Jon de Vos: That sprout bit me
May 31, 2012
Holding a perfect lettuce head aloft in the produce section, it is easy to believe that it led an exemplary life and met a timely and hygienic ending.
There’s little thinking about it in a grocery store. Pop it in a bag, in the fridge and in the salad. No sweat, no dirt. The floors are clean, the lighting is designer-perfect and nothing slithers out of the brussel sprouts to nip off a finger.
I was born in downtown Los Angeles where garden is a gerund, as in, “I shot him ’cause he was boostin’ the Beemer while I was garden it.”
My wife was born in downtown Pittsburg (no h), Kansas, where the word garden takes two forms. The noun is a plot and the verb is the activity of plowing the plot.
To the task of gardening, she brings potting soil, compost, fertilizers, root stimulators, mail-order ladybugs, plant vitamins, soil conditioners, fish emulsions, and other notions too smelly for your septic. Did I mention a wheelbarrow? Or pushing it?
I watched her at work, going from flowerpot to flowerpot like a hummingbird. Safely out of earshot, I moaned loudly. For the next 90 days (82 for early varieties) I will be an integral (married) part of groveling in the dirt, keeping moose and chipmunk at bay, murdering God’s weeds while shepherding a flock of carrots to the stewpot.
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Or, I could be back from Safeway with 3 bucks worth of carrots in 15 minutes. I’d even spring 6 bucks for organic if she’d agree to put down that wicked-looking hand rake.
I was reaching for the remote when she slammed the door, announcing, “What’s it gonna take to get some help around this joint? You want a nice garden too, don’t you?”
A long, silent pause was apparently an unacceptable answer and her frown carried an explicit threat.
I said slowly, “Did you read the story of the Florida woman who surprised an eight-foot hooded cobra as she was bent over gardening? A nearby neighbor was milking them for the venom to sell to a pharmaceutical company to pay off his cocaine dealer and he spaced out shutting the cage. The point being, if she had not been gardening, she would not be offering her posterior to any snake in the grass who passed by.”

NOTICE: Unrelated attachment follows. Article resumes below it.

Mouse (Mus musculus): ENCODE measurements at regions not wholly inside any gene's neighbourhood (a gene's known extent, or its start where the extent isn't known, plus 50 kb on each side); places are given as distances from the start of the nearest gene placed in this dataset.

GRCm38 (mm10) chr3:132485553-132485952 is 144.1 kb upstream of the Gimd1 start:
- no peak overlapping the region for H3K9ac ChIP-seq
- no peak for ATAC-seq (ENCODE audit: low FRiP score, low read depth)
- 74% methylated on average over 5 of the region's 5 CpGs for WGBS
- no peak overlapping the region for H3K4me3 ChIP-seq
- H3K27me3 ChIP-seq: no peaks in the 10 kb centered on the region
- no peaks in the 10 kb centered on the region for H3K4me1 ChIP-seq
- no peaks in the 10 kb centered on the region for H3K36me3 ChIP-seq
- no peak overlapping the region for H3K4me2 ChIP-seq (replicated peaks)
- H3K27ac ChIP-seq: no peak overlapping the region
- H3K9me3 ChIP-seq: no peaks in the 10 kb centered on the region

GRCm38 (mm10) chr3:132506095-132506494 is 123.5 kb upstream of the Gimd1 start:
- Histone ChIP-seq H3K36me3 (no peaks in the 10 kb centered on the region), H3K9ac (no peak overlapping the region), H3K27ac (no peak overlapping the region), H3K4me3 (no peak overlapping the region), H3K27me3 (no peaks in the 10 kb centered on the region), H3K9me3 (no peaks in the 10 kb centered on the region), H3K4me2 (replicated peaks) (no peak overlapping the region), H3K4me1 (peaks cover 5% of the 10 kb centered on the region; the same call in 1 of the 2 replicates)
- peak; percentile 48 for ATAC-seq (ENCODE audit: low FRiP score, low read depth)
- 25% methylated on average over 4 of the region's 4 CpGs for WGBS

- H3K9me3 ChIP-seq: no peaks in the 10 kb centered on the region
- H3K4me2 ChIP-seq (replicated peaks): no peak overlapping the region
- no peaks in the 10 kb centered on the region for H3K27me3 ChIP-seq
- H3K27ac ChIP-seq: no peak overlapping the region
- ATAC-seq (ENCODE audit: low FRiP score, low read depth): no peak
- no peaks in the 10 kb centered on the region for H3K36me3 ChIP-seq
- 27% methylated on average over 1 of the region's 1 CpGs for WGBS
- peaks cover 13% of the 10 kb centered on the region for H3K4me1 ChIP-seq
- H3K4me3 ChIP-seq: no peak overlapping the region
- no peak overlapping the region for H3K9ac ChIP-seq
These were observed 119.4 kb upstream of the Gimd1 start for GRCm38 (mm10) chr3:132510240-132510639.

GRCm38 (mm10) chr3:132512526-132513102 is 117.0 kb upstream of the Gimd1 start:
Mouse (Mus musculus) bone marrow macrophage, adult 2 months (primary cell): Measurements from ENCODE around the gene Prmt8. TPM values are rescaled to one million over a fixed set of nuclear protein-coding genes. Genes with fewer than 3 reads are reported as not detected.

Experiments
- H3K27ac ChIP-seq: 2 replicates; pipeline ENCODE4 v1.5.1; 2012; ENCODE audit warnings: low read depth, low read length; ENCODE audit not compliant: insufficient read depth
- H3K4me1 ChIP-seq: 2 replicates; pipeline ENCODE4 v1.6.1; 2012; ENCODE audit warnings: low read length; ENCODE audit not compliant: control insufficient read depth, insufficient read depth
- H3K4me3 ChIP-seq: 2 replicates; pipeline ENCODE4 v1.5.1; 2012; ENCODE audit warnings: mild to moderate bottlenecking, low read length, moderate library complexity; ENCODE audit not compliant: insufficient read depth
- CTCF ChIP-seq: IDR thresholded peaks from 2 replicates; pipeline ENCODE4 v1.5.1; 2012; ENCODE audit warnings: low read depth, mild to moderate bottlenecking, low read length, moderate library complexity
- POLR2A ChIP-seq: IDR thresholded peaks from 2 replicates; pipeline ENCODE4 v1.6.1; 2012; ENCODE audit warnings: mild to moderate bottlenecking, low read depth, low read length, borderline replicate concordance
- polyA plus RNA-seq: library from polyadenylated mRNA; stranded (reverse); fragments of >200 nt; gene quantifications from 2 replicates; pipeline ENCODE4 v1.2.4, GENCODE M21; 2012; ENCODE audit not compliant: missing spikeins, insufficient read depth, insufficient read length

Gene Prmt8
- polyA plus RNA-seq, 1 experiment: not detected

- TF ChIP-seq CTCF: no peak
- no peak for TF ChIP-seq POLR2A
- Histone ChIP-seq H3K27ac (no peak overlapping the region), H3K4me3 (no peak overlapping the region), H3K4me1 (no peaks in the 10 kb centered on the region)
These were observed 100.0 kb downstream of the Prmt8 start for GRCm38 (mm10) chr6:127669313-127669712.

“What’s this got to do with you getting up off the couch and lending a hand?”
“Fear has me immobilized. A guy in England was gardening when a meteorite crashed through his trees and landed at his feet. Nearly killed him. Clearly a warning, like a sign from above.”
“Let’s talk about signs from below,” she said, hands on hips, eyes narrowing dangerously. Abruptly mobilized, I jumped up and ran for the cursed wheelbarrow.
With all the help from science, shouldn’t gardening be a lot like “Jack in the Beanstalk”? You should plant and then have to jump out of the way of the sprouts. Jack’s Magic Bean led him to a heroic career, wealth, and a beautiful woman. Gardening, I have come to find, is not always like that. You sweat a lot and lucky ones get a radish.
Or a yummy bowl of parsnips.
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